Other potential diseases that Persian cat owners should be aware of are Chediak-Higashi Syndrome, Congenital Ankyloblepharon and Hip Dysplasia.
Chediak-Higashi Syndrome only affects cats with blue smoke color.
There is not currently a DNA test, but it can be diagnosed with a blood test. You can avoid it by avoiding this color.
Hip Dysplasia can be found in Persian cats, and can be shown through x-rays of the parents.
However, this is not common practice.
Therefore observe the parent cats and see whether they have any stiffness to their movements or reluctance to jump.
Persian Cat Health Problems
In addition to the health problems we have looked at above, Persian cats are also prone to ring worm and skin conditions too.
Persian cat health problems are an important consideration for a potential kitten buyer.
You should also consider the fact that while the average kitten mortality up to 8 weeks is 16%, in Persians it is a staggering 25%.
A worrying statistic for any potential Persian kitten parent.
In addition to the structural and genetic problems shown above, Persian cats can also have issues with Urinary Tract Stones and fairly bad problems with hair balls from grooming their long coats.
When you are buying a Persian kitten it is vital that you find a breeder who is committed to not just sustaining, but improving the health of Persian cats.
Look for one who breeds for less exaggerated facial shapes, who health tests their cats and who is happy to discuss their medical history with you in an open fashion.
This will give you the best chance of finding a kitten who will live a longer, happier life.
The doll faced Persian is a potentially healthier choice.
How Long Do Persian Cats Live?
Persian cat lifespan is anecdotally given as being from 8 to 11 years old.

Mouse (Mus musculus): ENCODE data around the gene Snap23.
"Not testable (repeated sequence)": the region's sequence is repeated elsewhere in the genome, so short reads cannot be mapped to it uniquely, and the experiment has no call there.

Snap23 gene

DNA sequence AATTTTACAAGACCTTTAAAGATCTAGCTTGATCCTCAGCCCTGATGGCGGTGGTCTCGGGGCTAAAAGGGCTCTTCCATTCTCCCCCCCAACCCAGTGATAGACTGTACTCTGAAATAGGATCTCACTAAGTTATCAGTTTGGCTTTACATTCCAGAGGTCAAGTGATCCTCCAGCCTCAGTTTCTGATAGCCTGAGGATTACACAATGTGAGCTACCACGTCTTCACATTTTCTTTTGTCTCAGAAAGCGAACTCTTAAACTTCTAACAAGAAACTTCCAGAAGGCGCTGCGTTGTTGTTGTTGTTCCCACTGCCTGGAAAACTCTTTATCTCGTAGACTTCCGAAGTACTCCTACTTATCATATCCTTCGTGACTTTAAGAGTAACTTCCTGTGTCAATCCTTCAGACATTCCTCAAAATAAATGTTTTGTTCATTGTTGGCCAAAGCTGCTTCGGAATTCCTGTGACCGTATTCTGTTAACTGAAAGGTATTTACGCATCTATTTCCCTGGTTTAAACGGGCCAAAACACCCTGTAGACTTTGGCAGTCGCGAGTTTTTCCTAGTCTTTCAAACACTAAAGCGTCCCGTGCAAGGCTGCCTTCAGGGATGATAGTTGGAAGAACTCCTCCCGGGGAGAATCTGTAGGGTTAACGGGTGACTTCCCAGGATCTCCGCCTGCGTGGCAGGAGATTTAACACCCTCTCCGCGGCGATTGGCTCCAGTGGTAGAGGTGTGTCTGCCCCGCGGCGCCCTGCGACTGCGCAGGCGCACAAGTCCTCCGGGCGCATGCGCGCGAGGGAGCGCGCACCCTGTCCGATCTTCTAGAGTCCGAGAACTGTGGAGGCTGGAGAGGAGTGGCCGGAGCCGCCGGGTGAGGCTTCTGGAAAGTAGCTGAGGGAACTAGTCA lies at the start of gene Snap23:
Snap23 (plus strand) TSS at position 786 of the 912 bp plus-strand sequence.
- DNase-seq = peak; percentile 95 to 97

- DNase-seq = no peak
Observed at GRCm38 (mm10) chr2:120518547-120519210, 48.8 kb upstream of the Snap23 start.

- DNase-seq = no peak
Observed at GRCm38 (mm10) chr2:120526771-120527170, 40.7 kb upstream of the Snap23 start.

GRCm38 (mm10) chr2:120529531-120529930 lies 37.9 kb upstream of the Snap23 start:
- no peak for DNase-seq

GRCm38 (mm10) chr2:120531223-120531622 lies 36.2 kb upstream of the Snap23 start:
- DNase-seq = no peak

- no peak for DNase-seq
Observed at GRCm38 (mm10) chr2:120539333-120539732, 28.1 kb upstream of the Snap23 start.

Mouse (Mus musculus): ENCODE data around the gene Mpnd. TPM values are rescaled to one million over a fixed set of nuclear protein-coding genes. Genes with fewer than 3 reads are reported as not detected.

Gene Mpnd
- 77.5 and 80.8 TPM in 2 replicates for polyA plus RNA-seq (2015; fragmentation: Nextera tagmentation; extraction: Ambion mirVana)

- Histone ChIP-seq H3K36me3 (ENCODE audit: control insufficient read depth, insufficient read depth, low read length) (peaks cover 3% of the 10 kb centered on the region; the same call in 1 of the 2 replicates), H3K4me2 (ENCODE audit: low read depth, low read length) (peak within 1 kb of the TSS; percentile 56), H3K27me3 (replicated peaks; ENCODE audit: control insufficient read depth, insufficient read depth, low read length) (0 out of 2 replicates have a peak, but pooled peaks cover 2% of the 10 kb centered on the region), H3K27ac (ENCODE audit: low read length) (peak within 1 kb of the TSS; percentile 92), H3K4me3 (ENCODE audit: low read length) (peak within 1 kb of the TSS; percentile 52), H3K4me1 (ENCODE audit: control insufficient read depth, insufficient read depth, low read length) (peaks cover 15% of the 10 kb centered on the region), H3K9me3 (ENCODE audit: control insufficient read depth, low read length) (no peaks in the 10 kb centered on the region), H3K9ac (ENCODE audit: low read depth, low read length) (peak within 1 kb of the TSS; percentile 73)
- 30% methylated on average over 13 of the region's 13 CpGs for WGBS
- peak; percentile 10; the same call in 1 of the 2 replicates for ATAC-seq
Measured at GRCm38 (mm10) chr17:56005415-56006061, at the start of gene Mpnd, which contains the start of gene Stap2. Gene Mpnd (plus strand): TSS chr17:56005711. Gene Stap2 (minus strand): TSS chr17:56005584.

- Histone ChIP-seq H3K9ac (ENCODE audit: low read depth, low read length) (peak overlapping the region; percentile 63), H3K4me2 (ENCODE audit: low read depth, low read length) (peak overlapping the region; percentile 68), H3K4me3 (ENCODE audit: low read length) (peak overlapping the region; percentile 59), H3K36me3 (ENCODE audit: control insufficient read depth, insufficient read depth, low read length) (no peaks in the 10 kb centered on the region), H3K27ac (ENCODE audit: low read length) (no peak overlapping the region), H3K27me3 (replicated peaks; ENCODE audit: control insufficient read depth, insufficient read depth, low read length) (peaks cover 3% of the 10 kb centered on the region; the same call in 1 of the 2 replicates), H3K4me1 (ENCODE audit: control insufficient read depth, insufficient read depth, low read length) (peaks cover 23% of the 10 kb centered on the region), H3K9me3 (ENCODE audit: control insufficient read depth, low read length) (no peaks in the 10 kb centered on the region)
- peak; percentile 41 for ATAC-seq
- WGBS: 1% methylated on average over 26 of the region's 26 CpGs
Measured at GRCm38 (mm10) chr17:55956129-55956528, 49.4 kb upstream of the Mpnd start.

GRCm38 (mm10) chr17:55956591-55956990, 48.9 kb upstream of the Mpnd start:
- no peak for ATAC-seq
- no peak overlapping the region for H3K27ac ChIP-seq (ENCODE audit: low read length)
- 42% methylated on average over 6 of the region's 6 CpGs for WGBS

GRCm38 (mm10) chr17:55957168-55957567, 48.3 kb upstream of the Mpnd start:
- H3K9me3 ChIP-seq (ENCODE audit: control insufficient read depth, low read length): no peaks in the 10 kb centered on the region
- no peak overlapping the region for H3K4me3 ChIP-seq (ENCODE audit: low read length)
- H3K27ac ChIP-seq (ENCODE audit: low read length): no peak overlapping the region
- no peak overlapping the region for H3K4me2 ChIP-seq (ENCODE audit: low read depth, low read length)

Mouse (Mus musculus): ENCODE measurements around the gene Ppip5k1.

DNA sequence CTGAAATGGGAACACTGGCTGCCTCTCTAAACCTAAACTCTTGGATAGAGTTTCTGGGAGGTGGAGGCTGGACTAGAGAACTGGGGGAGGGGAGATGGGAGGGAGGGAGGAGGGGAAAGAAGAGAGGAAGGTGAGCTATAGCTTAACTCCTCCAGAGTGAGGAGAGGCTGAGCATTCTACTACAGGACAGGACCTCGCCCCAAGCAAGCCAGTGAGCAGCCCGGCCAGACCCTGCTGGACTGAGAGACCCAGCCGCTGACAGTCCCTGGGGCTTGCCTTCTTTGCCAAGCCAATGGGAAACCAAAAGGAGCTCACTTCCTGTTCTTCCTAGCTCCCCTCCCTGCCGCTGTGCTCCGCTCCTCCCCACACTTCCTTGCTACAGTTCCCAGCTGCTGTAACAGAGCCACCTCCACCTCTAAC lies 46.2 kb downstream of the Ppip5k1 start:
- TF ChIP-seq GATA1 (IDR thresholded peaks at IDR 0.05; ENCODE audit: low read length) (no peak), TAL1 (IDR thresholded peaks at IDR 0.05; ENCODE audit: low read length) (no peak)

This is not a long lived cat breed, especially considering that they are predominantly kept indoors away from traffic and predation.
Persian kittens are very appealing little creatures.
If you are thinking of buying one then do not simply get the first convenient litter that you come across.
There are a lot of Persian cat breeders, so you will have a lot of choices. Making the right one before you commit to your kitten is important.
Persian Cat Breeders
You want to find a Persian cat breeder who uses cats with more defined than average snouts.
One who is dedicated to health testing and general improvements to the medical problems associated with the breed.
View your kitten with his or her littermates and mother.
Do not buy a kitten from a breeder who is not prepared to show you their mother or where the kittens have been raised.
Many Persian cat breeders will not sell their Persian kittens until they are 13 weeks old, as this is the age advised by the Persian Cat Clubs.
If you pick up your kitten at this age, they should have already had their first vaccinations and your breeder should have certification to prove this.
Persian Cat Price